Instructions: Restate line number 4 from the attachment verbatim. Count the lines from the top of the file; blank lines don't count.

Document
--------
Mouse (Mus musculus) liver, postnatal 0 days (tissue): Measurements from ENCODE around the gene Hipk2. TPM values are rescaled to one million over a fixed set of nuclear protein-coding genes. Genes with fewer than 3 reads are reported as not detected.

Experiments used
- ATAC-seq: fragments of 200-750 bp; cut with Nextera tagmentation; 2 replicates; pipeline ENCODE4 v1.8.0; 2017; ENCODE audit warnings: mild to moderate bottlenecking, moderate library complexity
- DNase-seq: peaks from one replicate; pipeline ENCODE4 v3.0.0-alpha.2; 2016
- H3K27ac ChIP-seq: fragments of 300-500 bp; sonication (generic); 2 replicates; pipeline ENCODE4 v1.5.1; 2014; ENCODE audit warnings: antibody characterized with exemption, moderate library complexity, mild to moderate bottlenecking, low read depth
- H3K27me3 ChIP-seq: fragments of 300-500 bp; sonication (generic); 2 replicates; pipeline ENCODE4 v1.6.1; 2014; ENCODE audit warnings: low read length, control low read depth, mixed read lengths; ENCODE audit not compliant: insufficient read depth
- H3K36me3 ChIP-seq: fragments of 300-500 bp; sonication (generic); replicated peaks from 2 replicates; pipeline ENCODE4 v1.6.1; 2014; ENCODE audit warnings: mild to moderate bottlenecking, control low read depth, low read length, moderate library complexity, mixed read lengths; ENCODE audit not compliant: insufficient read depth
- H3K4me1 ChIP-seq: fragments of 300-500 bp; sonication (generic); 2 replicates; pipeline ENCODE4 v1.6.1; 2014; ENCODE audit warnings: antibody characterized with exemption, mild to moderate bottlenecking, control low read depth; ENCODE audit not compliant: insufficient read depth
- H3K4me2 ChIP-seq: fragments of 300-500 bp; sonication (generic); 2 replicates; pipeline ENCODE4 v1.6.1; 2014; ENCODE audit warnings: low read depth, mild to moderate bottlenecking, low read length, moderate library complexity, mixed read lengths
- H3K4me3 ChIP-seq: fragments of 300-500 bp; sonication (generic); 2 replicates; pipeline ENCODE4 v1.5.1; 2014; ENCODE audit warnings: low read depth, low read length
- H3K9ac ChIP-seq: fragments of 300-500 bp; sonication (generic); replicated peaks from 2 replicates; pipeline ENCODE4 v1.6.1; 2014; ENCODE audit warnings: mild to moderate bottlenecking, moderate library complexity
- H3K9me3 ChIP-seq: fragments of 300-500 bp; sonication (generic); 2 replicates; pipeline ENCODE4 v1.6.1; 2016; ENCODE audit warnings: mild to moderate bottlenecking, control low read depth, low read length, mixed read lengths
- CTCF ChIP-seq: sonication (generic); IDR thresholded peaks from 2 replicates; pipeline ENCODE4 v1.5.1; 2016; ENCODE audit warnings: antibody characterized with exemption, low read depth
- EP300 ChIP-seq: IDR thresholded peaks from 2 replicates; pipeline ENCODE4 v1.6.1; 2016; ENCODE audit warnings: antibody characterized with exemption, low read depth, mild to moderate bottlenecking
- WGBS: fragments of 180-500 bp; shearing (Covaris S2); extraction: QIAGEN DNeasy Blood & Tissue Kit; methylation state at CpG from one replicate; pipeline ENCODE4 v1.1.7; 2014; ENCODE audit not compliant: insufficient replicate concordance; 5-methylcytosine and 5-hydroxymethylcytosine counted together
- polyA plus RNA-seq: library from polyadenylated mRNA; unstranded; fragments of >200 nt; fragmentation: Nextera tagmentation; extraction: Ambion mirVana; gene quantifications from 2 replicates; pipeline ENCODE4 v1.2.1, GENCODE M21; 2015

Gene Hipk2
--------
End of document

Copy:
- DNase-seq: peaks from one replicate; pipeline ENCODE4 v3.0.0-alpha.2; 2016